God sent his Son Jesus because of God's divine love for the world. Even though mankind has sinned against God, disobeyed God, and turned away from God, God still has loved us. The Apostle Paul wrote, "But God demonstrates His own love toward us, in that while we were yet sinners, Christ died for us" (Romans 5:8). John, Jesus' disciple, wrote, "In this is love, not that we loved God, but that He loved us and sent His Son to be the propitiation for our sins" (1 John 4:10). The word, propitiation, means atoning sacrifice (Ref. 3).
Why is God's offer of salvation and eternal life necessary? Because through Adam, sin has come into the world and infects all people. Romans 5:12 tells us, "Therefore, just as through one man sin entered into the world, and death through sin, and so death spread to all men, because all sinned." Without the treatment of Christ, the infectious disease of sin is fatal. That is why we need a Savior.
What is the salvation that God offers? John 3:17 tells us, "For God did not send the Son into the world to judge the world, but that the world might be saved through Him." The Greek word for saved in John 3:17 is sózó. Sózó means deliver out of danger and into safety; used principally of God rescuing believers from the penalty and power of sin – and into His provisions (safety) (Ref. 4). Ref. 5 defines salvation as "The deliverance, by the grace of God, from eternal punishment for sin which is granted to those who accept by faith God’s conditions of repentance and faith in the Lord Jesus."
What is the eternal life that God offers? Eternal life is a free gift of God to those who believe in Jesus Christ (Romans 6:23). Eternal life begins when we put our faith in Jesus. As believers in Christ, eternal life continues with God after our physical death (John 11:25-26). Eternal life is the quality of life that results when we know Jesus Christ by experience, on a first-hand basis (John 17:3). For further information about eternal life, refer to "What is Eternal Life?" (Ref. 6)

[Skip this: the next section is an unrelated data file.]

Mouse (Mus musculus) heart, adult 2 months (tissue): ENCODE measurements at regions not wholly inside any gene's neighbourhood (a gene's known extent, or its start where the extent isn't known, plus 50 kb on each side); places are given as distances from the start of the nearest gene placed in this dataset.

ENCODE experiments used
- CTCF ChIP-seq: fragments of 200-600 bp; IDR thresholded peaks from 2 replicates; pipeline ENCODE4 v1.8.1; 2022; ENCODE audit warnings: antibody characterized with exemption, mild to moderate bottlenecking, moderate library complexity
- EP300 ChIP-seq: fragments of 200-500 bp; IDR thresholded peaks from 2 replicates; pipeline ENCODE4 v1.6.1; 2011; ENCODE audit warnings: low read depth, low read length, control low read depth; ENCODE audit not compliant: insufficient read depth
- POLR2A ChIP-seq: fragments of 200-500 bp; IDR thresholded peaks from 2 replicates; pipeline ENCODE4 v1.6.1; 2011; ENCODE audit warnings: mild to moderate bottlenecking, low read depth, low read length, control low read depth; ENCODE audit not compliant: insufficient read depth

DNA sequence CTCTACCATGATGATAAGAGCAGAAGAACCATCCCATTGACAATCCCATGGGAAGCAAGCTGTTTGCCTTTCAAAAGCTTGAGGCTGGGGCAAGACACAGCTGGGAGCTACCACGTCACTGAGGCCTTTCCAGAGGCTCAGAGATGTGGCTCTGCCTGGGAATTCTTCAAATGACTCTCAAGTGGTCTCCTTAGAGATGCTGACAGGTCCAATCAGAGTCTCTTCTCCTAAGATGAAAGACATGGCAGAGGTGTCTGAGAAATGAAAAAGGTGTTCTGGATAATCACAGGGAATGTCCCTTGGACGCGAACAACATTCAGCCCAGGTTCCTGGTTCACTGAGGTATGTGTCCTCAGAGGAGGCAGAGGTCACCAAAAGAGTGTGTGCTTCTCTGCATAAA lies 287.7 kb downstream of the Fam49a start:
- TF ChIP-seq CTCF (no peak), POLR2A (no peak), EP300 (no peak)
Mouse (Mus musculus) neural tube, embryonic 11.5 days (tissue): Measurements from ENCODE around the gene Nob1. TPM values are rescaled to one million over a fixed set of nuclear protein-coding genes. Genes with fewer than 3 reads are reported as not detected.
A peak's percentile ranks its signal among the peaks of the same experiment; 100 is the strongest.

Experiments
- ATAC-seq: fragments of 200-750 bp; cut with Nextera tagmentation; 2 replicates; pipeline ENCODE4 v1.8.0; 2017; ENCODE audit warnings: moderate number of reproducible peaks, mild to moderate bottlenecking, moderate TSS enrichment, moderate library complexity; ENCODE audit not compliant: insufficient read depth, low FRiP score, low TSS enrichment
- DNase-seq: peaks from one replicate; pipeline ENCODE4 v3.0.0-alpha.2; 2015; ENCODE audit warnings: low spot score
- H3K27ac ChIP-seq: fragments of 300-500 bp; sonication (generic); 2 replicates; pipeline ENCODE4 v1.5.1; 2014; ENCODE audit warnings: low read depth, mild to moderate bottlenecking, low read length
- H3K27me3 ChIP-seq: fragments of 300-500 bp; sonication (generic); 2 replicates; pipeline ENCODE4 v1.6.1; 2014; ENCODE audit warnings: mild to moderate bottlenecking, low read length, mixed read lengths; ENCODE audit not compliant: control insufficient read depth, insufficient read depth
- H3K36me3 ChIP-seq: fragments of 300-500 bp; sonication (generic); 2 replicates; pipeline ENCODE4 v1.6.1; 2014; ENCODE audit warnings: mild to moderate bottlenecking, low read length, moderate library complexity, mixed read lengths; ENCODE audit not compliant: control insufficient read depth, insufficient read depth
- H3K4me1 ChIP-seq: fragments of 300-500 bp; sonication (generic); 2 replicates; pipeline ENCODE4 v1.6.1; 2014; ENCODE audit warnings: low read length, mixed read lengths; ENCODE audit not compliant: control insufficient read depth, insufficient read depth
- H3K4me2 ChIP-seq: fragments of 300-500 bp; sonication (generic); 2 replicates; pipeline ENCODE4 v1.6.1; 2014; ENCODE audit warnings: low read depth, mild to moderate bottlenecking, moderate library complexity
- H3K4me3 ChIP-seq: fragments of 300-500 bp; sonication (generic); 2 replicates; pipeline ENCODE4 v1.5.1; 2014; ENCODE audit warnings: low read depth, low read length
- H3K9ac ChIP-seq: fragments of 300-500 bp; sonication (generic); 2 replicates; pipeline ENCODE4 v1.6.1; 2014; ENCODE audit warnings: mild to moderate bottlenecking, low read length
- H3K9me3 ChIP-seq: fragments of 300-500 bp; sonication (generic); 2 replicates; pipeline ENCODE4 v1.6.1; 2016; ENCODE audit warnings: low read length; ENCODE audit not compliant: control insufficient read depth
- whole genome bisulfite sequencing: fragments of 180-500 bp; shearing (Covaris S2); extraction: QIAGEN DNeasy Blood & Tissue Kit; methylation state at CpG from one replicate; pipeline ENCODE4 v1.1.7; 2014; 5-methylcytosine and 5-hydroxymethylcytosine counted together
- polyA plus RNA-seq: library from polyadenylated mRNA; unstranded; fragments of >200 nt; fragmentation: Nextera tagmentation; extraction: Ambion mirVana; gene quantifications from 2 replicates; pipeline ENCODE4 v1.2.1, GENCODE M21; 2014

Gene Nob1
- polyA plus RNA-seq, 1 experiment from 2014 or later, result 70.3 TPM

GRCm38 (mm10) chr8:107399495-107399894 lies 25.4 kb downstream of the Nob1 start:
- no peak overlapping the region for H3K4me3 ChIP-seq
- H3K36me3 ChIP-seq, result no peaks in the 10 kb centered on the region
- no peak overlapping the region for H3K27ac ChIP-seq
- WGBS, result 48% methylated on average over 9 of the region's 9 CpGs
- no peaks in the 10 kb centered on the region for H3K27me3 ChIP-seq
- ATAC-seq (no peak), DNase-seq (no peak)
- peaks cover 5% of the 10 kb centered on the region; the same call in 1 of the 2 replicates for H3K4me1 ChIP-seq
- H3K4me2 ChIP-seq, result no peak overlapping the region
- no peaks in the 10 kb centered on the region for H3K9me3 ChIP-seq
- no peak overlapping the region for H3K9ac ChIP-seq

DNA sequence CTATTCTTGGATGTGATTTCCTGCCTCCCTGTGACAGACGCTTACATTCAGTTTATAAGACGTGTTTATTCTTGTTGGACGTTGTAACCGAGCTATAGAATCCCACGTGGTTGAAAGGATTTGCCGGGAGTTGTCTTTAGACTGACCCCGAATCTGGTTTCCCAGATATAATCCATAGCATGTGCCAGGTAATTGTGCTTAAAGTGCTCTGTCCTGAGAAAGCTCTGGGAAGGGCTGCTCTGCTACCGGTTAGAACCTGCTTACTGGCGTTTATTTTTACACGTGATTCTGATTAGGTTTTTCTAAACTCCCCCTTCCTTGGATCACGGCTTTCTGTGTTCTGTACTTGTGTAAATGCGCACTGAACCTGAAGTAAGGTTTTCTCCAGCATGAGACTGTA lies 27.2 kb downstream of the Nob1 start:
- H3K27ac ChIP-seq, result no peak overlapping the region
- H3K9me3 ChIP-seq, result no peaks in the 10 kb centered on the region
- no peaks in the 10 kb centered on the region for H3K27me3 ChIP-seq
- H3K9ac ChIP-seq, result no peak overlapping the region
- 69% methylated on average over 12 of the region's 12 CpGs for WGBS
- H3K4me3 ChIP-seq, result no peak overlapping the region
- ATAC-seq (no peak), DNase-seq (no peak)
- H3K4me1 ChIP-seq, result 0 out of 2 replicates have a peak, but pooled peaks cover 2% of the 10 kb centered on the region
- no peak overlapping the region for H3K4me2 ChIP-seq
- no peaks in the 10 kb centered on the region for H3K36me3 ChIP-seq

What is the role of Jesus Christ in God's offer? God sent His Son Jesus to give his life sacrificially to pay the penalty for our sin. "And according to the Law, one may almost say, all things are cleansed with blood, and without shedding of blood there is no forgiveness" (Hebrews 9:22). By paying the penalty for our sin with his life blood, Jesus has redeemed those who believe in (trust in and have faith in) him. The Apostle Peter wrote, "You were not redeemed with perishable things like silver or gold from your futile way of life inherited from your forefathers, but with precious blood, as of a lamb unblemished and spotless, the blood of Christ" (1 Peter 1:18-19).
God's offer of salvation and eternal life is conditional. Even though God unconditionally loves the world, there is one condition that God stipulates for mankind to accept his offer of salvation and eternal life - believing in (trusting in, having faith in) his Son Jesus. Jesus said to Nicodemus, "For God so loved the world, that He gave His only begotten Son, that whoever believes in Him shall not perish, but have eternal life" (John 3:16, John 3:1-2).
Is there a penalty for rejecting God's offer? Yes. The Bible tells us, "For God did not send the Son into the world to judge the world, but that the world might be saved through Him. He who believes in Him is not judged; he who does not believe has been judged already, because he has not believed in the name of the only begotten Son of God" (John 3:17-18). Jesus also stated, "Truly, truly, I say to you, he who hears My word, and believes Him who sent Me, has eternal life, and does not come into judgment, but has passed out of death into life" (John 5:24).
Why is God's offer the most important offer you will ever receive? Unlike what the world offers, God's offer of salvation and eternal life results in eternal life-giving benefits when you accept God's offer by believing in Jesus.
Apply. God offers you salvation and eternal life through his Son Jesus Christ (John 3:16-17). Have you already accepted the most important offer that you will ever receive? If yes, then praise God. If not, will you accept God's offer by thanking Jesus for forgiving your sins and then fully trusting in him by faith today?
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"He was in the world, and the world was made through Him, and the world did not know Him." (John 1:10)
This lesson is the first in the series on "Christians and the World." This lesson explains the meaning of the Hebrew and Greek words for "the world" in the Old and New Testaments.
Consider. What does the expression, "the world," mean to you? Do you think of just the physical earth which God created? Or, do you think about the people of the world? Does the world described in the Bible include people who know Christ as well as those who do not know Christ?
"The World" - Old Testament Definition. In the Old Testament, the Hebrew word used most often for "the world" is tebel (pronounced as tay-bale'). "The world" (tebel) is the earth as moist and therefore inhabited (Strong's Exhaustive Concordance, Ref. 1). So, the word for "the world" in the Old Testament refers to the earth and by implication to the inhabitants of the earth (Ref. 1). The first mention of "the world" (tebel) in the Old Testament occurs in 1 Samuel 2:8. Tebel occurs 36 times in the Old Testament (Ref. 1).
The Old Testament describes "the world" in these four main ways: